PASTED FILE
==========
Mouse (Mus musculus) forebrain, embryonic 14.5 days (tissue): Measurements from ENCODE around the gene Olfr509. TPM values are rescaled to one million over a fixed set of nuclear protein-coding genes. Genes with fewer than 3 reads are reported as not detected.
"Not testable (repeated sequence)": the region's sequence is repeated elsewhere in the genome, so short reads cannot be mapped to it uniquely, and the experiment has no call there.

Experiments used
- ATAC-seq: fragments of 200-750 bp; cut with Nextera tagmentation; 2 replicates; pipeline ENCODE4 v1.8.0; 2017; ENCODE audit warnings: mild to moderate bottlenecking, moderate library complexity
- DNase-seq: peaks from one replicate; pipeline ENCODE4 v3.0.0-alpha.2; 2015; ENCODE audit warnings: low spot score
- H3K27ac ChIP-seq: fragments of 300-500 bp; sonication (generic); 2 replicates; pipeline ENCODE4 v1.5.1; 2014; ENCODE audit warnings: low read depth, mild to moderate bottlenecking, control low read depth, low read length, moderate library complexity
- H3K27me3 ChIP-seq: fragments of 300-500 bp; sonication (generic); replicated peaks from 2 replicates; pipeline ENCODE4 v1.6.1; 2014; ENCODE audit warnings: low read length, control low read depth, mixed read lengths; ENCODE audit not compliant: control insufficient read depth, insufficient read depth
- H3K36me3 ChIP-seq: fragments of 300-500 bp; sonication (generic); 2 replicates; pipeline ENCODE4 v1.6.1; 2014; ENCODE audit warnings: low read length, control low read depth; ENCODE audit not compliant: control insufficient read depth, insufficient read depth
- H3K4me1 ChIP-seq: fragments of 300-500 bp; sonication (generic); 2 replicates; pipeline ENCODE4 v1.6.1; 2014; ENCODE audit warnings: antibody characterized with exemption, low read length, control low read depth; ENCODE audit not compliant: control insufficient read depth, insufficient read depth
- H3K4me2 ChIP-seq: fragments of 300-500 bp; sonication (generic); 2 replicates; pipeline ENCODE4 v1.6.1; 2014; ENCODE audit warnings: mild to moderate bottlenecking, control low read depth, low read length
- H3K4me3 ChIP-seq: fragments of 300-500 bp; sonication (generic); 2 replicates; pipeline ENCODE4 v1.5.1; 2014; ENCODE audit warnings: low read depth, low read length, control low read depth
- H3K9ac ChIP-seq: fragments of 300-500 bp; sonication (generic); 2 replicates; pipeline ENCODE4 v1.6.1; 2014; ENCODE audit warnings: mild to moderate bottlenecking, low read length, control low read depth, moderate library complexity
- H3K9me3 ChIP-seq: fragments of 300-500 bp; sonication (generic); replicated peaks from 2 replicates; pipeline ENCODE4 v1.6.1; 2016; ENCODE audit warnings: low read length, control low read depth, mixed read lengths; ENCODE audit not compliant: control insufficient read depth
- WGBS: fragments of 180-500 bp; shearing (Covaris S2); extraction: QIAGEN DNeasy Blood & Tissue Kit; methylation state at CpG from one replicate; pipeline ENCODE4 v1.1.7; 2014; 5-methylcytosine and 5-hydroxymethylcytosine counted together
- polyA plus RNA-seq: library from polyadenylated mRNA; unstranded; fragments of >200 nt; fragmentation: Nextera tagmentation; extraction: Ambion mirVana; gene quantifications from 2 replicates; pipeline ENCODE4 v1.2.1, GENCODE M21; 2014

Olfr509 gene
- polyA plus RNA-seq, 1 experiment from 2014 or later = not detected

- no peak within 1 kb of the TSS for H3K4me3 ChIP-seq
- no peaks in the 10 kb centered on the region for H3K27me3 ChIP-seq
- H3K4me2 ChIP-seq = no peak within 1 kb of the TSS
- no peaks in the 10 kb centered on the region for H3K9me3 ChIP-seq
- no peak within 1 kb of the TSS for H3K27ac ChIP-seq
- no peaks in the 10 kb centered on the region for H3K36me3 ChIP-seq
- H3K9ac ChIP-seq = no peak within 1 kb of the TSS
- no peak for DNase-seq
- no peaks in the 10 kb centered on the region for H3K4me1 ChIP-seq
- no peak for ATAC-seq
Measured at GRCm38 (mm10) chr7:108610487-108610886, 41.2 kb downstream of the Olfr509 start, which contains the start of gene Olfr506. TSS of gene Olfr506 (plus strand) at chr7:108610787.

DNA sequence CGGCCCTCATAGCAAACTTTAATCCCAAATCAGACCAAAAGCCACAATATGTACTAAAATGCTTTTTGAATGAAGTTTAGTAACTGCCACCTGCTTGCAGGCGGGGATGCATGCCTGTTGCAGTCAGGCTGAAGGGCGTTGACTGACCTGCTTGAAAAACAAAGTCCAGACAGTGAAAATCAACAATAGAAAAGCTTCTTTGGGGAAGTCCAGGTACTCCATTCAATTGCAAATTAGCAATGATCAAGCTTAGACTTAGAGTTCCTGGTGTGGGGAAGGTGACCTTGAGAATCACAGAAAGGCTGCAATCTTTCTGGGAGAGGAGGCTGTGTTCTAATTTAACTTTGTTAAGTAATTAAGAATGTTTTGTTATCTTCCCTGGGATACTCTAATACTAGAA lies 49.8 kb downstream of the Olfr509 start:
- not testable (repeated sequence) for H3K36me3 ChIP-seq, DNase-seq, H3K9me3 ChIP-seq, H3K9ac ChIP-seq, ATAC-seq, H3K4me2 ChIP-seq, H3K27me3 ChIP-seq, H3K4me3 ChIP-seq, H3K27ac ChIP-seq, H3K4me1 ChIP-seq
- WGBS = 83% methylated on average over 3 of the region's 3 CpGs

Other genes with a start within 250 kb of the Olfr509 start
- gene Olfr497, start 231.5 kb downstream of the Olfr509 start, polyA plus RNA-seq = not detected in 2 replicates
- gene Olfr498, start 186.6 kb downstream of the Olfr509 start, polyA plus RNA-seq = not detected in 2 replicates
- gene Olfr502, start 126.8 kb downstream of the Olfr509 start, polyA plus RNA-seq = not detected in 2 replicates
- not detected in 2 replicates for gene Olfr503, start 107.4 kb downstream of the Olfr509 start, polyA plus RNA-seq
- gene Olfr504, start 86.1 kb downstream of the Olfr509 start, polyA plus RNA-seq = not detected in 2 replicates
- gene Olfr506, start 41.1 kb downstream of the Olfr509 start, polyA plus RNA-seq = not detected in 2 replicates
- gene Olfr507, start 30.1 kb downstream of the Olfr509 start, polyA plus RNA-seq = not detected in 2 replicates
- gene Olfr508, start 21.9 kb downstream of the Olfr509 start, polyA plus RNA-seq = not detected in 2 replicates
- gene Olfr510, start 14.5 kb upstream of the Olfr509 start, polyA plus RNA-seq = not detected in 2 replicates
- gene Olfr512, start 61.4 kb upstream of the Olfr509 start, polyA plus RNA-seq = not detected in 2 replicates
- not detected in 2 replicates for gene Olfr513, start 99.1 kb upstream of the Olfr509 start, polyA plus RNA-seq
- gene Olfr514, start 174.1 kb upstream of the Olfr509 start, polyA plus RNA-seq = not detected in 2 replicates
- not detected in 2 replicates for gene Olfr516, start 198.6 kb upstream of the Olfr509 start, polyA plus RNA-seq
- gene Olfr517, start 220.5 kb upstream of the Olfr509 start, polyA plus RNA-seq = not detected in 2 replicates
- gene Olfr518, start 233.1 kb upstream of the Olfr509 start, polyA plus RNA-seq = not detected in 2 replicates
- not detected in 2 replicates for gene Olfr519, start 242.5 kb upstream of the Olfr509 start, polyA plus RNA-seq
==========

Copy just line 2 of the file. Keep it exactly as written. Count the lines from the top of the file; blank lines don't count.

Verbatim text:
"Not testable (repeated sequence)": the region's sequence is repeated elsewhere in the genome, so short reads cannot be mapped to it uniquely, and the experiment has no call there.